W. Edwards Deming may be the most influential management thinker of all time. He was credited with turning around major companies and whole nations. Trained as a mathematical physicist with a PhD from Yale University his career spanned seven decades during which he was an internationally respected physicist; a world renowned statistician and expert in sampling; the preeminent quality expert in the world and a profound thinker in management who revolutionized management thinking and practice in Japan and the West. His mathematical precision, understanding of statistics and the role of theory in science were matched with deep compassion and an understanding of the role of people in organizations. This gave him an unparalleled understanding of the workings of organizations.
Deming along with Walter Shewhart the inventor of Statistical Process Control (SPC), developed and promoted statistical quality methods during the 1920s and 1930s. He played a vital role in the crash program in statistical quality control sponsored by the Department of War during WWII that led to a dramatic improvement in the manufacturing quality and capacity of US industries and is one major reason why the US prevailed. After the war he was invited by Japanese industry to lecture on quality. His now legendary lectures to statisticians and mangers, and seminars to top management led to an unprecedented resurgence in Japanese quality and industry, transforming Japan into a global powerhouse and the second largest economy in the world. He earned the love and respect of the Japanese who created an industrial prize in his honor, the highly coveted Deming Prize. (Right) In addition he was awarded the Second Order Medal of the Sacred Treasure, the highest award Japan can bestow on a foreigner. (Left)
Japan was dominating global industries and Western companies laboring under outdated management thinking were unable to compete. US quality was falling to new lows each year. Despite trips to Japan and all kinds of theories by American management thinkers all their efforts came to naught. It was only upon the US rediscovering Deming because of a 1980 NBC show, If Japan Can Why Can’t We? that US and Western Industry began to realize the methods of the day were dysfunctional. Deming began consulting major companies such as Ford and GM both of which experienced major improvements in quality and financial results. He began what became his famous 4-day seminars, some of which were given specifically to major corporations while others were open to all. Harley Davidson, Intel, Colgate Palmolive, Proctor & Gamble, Marshall Industries and many other companies large and small experienced dramatic turnarounds or improvement in their business as a result of adopting some or many of Deming’s management ideas. Today Deming’s influence pervades management thinking in the best run companies. The emphasis on quality, team work, working with suppliers, choosing suppliers based on a long term relationships of trust as opposed to lowest initial cost, elevating the customer to the most important link in the production process, continual improvement of the product and the process, trusting employees, eliminating all barriers that prevent workers from experiencing pride in their work are all ideas that came directly from Deming.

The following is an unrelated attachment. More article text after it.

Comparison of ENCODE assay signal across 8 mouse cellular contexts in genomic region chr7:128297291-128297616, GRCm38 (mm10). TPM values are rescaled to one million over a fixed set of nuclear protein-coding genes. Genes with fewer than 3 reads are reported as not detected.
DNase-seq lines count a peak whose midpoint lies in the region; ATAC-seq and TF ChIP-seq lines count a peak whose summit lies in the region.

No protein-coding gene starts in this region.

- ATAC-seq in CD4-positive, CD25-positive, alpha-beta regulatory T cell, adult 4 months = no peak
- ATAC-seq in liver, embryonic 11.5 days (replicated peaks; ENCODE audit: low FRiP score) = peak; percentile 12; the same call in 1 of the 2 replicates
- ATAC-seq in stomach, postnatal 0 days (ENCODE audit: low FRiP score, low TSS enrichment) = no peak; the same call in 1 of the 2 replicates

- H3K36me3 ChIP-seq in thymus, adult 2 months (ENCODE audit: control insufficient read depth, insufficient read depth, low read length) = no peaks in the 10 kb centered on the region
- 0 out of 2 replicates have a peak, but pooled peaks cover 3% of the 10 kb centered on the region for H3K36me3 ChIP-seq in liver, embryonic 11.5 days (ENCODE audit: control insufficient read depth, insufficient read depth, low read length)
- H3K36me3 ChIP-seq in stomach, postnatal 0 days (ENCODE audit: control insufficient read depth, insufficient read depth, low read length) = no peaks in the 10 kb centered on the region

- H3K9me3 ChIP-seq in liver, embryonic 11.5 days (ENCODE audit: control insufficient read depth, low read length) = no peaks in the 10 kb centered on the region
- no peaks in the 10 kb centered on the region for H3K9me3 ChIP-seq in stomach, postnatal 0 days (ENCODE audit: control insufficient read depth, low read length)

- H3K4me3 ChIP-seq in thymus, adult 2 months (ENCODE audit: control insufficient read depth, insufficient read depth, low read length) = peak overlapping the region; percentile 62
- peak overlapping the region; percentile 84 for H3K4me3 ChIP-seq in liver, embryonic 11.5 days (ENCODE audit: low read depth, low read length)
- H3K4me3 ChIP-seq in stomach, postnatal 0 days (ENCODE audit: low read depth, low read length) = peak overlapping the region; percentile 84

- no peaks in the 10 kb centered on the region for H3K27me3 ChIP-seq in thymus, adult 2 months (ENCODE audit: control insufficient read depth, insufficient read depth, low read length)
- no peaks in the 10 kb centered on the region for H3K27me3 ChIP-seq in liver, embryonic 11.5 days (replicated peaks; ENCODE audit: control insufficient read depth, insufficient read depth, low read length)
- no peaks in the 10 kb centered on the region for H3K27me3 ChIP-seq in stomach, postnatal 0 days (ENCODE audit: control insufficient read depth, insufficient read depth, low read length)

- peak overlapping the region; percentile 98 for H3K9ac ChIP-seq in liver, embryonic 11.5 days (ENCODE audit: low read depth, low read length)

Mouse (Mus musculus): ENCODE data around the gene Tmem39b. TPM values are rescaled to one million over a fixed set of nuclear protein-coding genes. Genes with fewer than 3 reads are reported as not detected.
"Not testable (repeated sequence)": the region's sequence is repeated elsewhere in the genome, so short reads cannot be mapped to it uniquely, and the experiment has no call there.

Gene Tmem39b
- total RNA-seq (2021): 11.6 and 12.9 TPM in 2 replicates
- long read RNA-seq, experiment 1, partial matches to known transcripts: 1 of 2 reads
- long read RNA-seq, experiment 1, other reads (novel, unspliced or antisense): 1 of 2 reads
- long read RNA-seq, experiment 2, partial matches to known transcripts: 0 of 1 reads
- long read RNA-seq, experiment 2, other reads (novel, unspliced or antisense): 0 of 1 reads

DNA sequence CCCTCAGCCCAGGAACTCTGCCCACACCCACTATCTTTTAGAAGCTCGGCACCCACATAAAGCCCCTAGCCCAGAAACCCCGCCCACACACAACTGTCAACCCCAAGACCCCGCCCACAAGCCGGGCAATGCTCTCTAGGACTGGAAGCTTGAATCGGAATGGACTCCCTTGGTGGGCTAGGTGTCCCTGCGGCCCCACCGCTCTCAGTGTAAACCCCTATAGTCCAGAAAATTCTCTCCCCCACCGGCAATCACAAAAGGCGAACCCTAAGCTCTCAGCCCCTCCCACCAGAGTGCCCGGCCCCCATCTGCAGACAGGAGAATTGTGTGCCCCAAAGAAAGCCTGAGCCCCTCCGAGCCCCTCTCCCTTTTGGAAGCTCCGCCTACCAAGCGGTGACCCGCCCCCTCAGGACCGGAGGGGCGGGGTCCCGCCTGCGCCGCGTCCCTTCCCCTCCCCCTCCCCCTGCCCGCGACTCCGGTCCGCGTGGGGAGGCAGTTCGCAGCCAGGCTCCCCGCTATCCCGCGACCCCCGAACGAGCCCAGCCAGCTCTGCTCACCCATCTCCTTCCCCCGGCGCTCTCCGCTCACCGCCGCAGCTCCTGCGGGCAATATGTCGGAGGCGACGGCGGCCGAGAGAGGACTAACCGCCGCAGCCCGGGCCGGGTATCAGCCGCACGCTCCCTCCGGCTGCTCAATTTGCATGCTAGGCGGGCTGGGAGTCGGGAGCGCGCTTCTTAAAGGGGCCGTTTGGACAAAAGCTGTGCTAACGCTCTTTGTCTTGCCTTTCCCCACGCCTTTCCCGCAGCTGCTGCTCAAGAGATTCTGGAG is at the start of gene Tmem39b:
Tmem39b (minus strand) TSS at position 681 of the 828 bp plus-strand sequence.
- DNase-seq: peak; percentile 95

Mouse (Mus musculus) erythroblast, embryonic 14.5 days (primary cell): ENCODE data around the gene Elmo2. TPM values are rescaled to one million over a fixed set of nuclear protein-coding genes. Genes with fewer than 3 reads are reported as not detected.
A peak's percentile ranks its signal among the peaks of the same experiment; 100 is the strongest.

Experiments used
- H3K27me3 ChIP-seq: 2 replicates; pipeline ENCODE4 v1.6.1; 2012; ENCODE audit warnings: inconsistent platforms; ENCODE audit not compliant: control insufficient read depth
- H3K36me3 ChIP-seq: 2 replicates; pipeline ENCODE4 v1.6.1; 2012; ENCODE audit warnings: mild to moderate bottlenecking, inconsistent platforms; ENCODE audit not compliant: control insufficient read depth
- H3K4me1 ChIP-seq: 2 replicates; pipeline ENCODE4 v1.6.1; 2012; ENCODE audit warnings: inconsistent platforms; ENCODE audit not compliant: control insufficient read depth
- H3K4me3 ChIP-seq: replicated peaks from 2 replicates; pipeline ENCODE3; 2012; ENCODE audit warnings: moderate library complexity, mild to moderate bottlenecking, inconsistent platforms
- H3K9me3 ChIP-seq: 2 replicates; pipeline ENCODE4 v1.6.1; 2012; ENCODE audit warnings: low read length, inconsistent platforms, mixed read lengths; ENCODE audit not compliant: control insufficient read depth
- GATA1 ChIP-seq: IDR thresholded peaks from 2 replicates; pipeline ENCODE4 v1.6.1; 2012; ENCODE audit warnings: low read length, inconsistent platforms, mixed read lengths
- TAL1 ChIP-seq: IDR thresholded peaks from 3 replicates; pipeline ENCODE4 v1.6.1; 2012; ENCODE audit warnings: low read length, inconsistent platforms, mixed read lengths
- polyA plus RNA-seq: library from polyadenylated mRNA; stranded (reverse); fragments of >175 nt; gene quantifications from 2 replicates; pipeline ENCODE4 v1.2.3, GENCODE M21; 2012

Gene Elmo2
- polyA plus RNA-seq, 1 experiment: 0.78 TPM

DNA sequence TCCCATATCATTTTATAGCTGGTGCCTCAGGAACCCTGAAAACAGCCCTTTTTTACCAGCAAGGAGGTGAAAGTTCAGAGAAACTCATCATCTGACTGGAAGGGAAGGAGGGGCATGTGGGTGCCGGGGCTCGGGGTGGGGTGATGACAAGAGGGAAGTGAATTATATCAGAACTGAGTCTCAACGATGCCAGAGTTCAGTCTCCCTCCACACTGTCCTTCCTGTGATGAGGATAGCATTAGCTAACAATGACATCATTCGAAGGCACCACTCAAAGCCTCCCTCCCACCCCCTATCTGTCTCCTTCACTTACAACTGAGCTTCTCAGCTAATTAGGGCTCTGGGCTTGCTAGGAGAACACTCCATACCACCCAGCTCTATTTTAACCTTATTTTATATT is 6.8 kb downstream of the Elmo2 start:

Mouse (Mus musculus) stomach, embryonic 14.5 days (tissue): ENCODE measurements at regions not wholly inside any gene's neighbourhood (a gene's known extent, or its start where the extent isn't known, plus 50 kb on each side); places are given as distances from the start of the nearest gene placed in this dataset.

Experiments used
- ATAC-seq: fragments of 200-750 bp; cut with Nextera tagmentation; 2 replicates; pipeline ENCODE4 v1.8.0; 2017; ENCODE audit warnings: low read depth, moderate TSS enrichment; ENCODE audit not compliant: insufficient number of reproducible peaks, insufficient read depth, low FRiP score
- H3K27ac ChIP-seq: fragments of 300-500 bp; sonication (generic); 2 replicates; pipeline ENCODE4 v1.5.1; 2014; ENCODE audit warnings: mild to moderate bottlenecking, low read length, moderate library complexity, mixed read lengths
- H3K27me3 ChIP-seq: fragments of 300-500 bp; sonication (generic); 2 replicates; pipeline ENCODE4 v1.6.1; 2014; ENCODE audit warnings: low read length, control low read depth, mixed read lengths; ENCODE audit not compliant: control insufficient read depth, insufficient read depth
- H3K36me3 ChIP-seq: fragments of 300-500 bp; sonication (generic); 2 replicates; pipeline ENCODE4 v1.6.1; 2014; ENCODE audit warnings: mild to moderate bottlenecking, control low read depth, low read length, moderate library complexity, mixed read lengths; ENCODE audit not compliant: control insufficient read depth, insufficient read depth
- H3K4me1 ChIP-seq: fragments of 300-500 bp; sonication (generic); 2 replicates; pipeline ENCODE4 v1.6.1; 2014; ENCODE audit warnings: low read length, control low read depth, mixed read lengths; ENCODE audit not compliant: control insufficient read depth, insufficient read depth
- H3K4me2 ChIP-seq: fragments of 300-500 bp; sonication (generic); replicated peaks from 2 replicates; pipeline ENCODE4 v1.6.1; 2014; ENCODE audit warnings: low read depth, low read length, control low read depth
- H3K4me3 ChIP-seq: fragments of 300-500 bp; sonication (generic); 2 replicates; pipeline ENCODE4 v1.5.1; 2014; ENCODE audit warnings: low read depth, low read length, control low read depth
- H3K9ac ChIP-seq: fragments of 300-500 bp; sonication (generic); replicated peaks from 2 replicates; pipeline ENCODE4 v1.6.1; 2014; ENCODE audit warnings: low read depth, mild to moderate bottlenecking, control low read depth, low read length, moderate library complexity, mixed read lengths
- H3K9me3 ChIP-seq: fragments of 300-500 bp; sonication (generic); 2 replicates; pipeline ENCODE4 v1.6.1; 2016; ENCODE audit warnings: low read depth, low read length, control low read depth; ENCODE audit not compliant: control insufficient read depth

Born in 1900, in Sioux City, Iowa, he graduated from the University of Wyoming with a B.S. and received a masters in mathematics and physics from the University of Colorado at Boulder. At the suggestion and with the support of one of his professors, Professor Lester, he applied and was accepted at Yale University to study for his doctorate. While he was granted a scholarship he still needed to support himself and obtained a summer position at the Bell Laboratories of AT&T, where he met several important influences and one of the pivotal figures of his life, Walter Shewhart. Quality had been an objective or been given lip service by industrialists and craftsmen going back to time immemorial. While many people have considered quality to be unimportant the most important figures of history universally acknowledge its importance and claimed to strive for it. Henry Ford and Andrew Carnegie are two of the giants of industrialization who prided themselves on their focus of quality. Nevertheless as measurements became more precise and standards more demanding in the 1920s quality became increasingly more important and the methods practiced by even the most quality conscious companies were shown to be insufficient. AT&T was stumped as the harder it tried to make parts and phones uniform, the worse the results.
The Influence of Walter Shewhart
Shewhart was given that problem and he began to apply a new kind of statistical thinking to the problem. What he found was that every process has a certain amount of inherent variation built into the process, which he called natural variation. In addition every process experiences a second kind of variation from some unusual and normally unwanted event. Should a part wear down, or a new untrained worker handle a key task, or a different supplier be used, the variation of the end and intermediate products increases, and as a result quality becomes worse. The inherent variation was natural variation and while the others were due to assignable causes. In general assignable variation are of a larger magnitude than natural variation and with a sensitive tool he devised, the control chart, they could be readily detected. One of Shewhart’s key insights is of great importance for quality and management, although it is not universally appreciated or understood. And that is that natural variation and assignable variation must be treated differently, if you want consistent quality and if you wish to improve. Causes of assignable variation, or assignable causes, should be hunted down and eliminated. Discovering these causes also provides a great opportunity to take steps to keep them from reoccurring. Natural variation, on the other hand, should be left alone. In fact taking actions to eliminate natural variation is often in the form of making adjustments to the process and this simply makes things worse. Deming would later call this Tampering. There are ways of decreasing natural variation but this involves a change in the system which must be done with great care and requires expertise and people who are intimately familiar with the process. A key distinction is therefore between eliminating assignable causes and making improvements to the systems. While both do result in improvements, the distinction makes improvement possible over time and eliminates a host of problems. These two different causes of variation and of problems would be called Common causes and special causes by Deming. These and many other key insights were published in Shewhart’s first book, Economic Control of Quality of Manufactured Product. With its publication Statistical Quality Control was born. This became known as Statistical Process Control. AT&T adopted Shewhart’s methods such as the control chart and became arguably the most successful company in the world, with quality second to none.